The Bancha Festival is the most popular event for the general public to come into contact with tea.

There is a secret theme behind the Bancha Festival (laugh): “The lowest threshold tea event in Japan”.

We want those who already love tea to be able to enjoy it, of course, but there are many events for tea lovers, so we are conscious of creating low threshold, fun tea events where people who happen to stumble upon an event can think, “I kind of like tea”.

For Japanese tea ambassadors, becoming a supporter of the event is also an opportunity to study and to become involved in ambassador activities.

Q: What is the mission of your association?

Mitsuki: Our mission is to create many contact points with Japanese tea.

Events and courses are important, but it is also important to involve tea in everyday life, such as at home and at work.

The number of people who have not drunk Japanese tea brewed in a teapot for a long time or who no longer drink it at all is increasing. So I think that by creating an encounter with a cup of delicious Japanese tea, we can continue to increase the number of Japanese tea fans.

To this end, it is necessary to increase the number of active consumers = Japanese tea ambassadors. In other words, this means raising good consumers.

Q:Where does the motivation for continuing the association activities come from?

Mitsuki: Although the motivation is the same as when we founded the company, we want to reward the producers who are seriously working on making tea.

Even if you spend a lot of time and effort to make high-quality tea, it is difficult to see it clearly reflected in your income. Even if you work hard, it is hard to get rewarded.

In addition to the difficulties of the industry, the number of consumers is decreasing and it is difficult to raise prices, and yet the cost of fertilizers, electricity, and other expenses are rising.

It is sad, isn’t it? I would like to see a world where those who work hard are rewarded. I feel that in order for us consumers to continue drinking good tea, the people who work hard to produce it should be rewarded.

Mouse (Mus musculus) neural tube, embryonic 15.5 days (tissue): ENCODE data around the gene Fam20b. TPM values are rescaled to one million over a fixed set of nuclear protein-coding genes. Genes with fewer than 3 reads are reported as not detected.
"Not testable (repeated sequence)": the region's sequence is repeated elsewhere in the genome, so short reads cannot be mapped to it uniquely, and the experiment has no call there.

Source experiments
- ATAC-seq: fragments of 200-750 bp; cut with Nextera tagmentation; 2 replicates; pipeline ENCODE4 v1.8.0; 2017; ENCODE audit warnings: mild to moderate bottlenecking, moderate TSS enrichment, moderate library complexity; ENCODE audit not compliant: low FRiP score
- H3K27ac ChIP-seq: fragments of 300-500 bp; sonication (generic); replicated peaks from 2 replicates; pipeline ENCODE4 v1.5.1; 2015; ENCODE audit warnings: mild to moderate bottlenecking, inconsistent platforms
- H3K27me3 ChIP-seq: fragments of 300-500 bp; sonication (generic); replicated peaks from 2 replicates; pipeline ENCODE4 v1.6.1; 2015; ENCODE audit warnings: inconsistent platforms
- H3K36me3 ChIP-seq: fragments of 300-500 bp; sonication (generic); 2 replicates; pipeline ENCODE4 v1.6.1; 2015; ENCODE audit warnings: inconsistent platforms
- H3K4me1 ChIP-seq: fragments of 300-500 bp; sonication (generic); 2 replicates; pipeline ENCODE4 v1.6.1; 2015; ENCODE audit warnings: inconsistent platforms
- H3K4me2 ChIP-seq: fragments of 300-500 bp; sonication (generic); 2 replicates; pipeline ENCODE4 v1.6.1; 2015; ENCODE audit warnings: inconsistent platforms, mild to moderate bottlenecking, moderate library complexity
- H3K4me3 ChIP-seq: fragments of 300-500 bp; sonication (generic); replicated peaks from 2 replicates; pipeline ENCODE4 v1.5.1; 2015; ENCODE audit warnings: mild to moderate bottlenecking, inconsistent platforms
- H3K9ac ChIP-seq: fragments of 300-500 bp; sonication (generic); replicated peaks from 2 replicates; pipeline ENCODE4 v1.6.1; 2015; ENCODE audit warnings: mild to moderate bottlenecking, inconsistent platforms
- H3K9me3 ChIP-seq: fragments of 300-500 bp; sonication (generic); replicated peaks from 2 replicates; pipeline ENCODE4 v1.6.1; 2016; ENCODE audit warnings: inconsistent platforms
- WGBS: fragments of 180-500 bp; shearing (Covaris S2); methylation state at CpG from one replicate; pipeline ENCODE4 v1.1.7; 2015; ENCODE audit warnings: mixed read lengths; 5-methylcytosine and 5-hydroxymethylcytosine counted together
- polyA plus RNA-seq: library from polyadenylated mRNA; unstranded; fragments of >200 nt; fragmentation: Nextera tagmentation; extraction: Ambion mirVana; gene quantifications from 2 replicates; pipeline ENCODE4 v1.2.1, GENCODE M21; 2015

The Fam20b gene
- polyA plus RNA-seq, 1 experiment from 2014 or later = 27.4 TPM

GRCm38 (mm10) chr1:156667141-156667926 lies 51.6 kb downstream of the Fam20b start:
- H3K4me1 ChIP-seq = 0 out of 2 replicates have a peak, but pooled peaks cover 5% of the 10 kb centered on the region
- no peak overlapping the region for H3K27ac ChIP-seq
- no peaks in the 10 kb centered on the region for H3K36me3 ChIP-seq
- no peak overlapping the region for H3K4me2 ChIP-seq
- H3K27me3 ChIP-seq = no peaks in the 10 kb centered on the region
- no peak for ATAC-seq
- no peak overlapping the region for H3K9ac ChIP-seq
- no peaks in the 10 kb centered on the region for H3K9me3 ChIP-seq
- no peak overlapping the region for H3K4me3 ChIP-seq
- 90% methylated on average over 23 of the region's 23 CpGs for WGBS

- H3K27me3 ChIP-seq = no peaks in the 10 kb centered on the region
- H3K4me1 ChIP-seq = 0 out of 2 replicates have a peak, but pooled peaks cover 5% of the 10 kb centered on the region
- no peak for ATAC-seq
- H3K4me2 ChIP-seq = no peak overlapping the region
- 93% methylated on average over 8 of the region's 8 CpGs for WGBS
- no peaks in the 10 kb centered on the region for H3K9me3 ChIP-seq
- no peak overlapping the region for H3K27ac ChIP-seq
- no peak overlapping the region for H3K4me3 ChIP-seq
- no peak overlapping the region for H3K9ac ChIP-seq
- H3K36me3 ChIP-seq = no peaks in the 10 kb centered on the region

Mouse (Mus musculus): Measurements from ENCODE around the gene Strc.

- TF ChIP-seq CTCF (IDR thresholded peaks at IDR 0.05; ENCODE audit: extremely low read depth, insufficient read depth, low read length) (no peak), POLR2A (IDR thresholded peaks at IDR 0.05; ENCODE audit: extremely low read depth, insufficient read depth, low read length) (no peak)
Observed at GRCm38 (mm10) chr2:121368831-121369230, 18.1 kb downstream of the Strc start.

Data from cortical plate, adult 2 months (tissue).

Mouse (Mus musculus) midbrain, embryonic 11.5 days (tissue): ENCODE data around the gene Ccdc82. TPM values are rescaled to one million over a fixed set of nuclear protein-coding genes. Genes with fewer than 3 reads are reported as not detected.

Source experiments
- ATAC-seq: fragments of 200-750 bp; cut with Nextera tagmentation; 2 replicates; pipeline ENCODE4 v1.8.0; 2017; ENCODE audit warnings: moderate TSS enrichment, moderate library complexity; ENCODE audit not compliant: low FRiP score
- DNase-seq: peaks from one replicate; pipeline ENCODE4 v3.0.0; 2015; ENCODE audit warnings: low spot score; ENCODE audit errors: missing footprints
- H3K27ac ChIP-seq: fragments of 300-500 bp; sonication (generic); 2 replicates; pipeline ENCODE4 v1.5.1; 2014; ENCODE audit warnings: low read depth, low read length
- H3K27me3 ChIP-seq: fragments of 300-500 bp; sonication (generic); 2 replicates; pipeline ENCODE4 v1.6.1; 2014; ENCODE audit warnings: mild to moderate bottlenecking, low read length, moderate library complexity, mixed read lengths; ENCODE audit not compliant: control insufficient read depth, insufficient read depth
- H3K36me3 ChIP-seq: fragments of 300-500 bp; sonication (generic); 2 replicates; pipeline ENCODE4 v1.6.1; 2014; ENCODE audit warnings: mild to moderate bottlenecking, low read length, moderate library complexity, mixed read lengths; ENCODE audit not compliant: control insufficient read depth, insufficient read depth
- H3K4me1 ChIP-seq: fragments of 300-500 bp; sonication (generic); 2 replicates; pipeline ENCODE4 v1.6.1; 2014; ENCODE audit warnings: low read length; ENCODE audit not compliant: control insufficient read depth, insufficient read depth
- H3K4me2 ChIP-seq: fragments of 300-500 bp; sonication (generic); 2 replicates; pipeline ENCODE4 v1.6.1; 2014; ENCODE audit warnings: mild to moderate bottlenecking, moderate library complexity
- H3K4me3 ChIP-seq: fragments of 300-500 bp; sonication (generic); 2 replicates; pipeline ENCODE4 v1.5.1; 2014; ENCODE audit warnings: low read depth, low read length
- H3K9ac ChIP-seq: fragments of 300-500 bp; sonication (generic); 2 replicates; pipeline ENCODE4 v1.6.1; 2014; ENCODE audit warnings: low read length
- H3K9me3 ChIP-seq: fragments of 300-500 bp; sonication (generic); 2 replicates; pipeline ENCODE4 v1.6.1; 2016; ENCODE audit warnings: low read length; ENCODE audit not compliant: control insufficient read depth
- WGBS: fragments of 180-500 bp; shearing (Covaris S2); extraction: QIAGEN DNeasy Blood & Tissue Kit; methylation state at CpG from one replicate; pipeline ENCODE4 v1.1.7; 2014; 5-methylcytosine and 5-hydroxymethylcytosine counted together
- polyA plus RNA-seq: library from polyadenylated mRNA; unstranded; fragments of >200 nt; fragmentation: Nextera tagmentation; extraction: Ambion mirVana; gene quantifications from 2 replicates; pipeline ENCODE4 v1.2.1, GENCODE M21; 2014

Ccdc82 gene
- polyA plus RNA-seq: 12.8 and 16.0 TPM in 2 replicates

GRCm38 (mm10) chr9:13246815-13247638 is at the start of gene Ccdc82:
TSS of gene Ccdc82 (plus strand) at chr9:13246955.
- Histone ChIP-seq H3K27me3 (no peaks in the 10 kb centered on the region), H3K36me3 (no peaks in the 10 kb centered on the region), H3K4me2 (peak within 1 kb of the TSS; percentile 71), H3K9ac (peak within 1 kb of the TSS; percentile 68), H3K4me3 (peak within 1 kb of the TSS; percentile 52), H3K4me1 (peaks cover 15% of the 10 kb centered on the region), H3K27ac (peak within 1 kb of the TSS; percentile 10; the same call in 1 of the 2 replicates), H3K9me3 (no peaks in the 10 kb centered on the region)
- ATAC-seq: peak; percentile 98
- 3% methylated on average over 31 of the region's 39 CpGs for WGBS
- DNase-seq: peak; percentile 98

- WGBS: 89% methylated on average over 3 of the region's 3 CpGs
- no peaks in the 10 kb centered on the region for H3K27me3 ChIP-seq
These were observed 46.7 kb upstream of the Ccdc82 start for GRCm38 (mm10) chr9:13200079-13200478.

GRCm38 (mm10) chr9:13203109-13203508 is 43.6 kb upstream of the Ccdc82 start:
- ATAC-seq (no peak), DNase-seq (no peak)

Inside the Bancha Festival.

For example, at the Bancha Festival, I am very happy when I see the exhibitors leave with more energy than when they came in the morning, even though they must be tired from standing and talking all day.

I think there are days when people in the countryside are feeling down, thinking that they cannot sell their tea or that it is not worth it.

When they exhibit at the Bancha Festival, they have friends and meet many customers whose eyes light up seeing how delicious their products are. There are people who support them.

Another secret theme is for exhibitors to be charged with confidence and energy and take it back to their production areas. I think we need to continue doing things like this.

I think the reward is to sell the tea well and to be able to push forward with tea production. To achieve this, I am always thinking from the consumer’s point of view about how tea can be sold and what tea should be like.

Q: What activities does the association focus on?

Mitsuki: The Ginza Tea Project is one of the activities you are focusing on. I think it is a good activity and I would like to expand it further.

We will also be putting a lot of effort into supporting the activities of Japanese tea ambassadors.

There are people who are holding Rakugo humor and Japanese tea events, and there are even people who are launching Japanese tea brands. Some are active overseas.

Tea in English – a learning circle for communicating Japanese tea in English, was launched last year and is the first circle officially recognized by the Japanese Tea Ambassador Association. It is a very soft and Japanese tea ambassador-like activity to learn together, rather than being a teacher and a student. I am very happy about it and I hope they will continue to do even more.

Japanese Tea in English – the first circle authorized by the association. At the center in the back is Masayo Sakurai, a Japanese tea ambassador.

We are also working with a yoga instructor to build and promote Japanese tea yoga.

There are many active people, so we hope to increase the number of Japanese tea fans by providing support to help them succeed. Sometimes they are able to do these things because they have the friendly support of the Japan Tea Ambassadors Association.

Recently, the association has been managing a ceramics exhibition.

We made the association to do what we could not do alone, and although it has been a challenge, I am truly glad that we started it. We have received quite a few inquiries, so we are planning more opportunities to welcome more Japanese tea ambassadors.

The impetus for establishing the Japanese Tea Ambassador Association was a farmer’s suggestion to do something with cats.